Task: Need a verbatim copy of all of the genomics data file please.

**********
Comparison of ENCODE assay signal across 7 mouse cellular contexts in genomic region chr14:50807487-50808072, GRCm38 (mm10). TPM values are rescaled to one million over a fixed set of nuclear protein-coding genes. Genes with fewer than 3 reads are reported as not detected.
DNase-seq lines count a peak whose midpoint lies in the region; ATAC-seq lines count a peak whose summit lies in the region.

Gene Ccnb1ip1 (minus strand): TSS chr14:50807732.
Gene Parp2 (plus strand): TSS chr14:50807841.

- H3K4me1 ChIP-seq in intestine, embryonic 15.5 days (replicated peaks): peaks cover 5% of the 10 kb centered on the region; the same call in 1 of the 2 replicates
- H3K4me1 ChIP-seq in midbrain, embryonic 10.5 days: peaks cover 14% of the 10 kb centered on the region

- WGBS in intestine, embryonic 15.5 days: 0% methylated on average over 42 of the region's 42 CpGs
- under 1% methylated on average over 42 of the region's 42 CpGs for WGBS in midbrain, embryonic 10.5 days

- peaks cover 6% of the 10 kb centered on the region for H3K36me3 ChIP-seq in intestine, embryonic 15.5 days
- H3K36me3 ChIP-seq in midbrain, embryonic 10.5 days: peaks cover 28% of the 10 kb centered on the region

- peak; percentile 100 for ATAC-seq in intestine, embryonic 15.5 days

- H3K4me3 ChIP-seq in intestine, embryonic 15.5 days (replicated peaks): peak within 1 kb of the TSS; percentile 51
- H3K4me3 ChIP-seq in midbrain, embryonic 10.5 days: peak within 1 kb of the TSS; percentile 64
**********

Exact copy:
Comparison of ENCODE assay signal across 7 mouse cellular contexts in genomic region chr14:50807487-50808072, GRCm38 (mm10). TPM values are rescaled to one million over a fixed set of nuclear protein-coding genes. Genes with fewer than 3 reads are reported as not detected.
DNase-seq lines count a peak whose midpoint lies in the region; ATAC-seq lines count a peak whose summit lies in the region.

Gene Ccnb1ip1 (minus strand): TSS chr14:50807732.
Gene Parp2 (plus strand): TSS chr14:50807841.

- H3K4me1 ChIP-seq in intestine, embryonic 15.5 days (replicated peaks): peaks cover 5% of the 10 kb centered on the region; the same call in 1 of the 2 replicates
- H3K4me1 ChIP-seq in midbrain, embryonic 10.5 days: peaks cover 14% of the 10 kb centered on the region

- WGBS in intestine, embryonic 15.5 days: 0% methylated on average over 42 of the region's 42 CpGs
- under 1% methylated on average over 42 of the region's 42 CpGs for WGBS in midbrain, embryonic 10.5 days

- peaks cover 6% of the 10 kb centered on the region for H3K36me3 ChIP-seq in intestine, embryonic 15.5 days
- H3K36me3 ChIP-seq in midbrain, embryonic 10.5 days: peaks cover 28% of the 10 kb centered on the region

- peak; percentile 100 for ATAC-seq in intestine, embryonic 15.5 days

- H3K4me3 ChIP-seq in intestine, embryonic 15.5 days (replicated peaks): peak within 1 kb of the TSS; percentile 51
- H3K4me3 ChIP-seq in midbrain, embryonic 10.5 days: peak within 1 kb of the TSS; percentile 64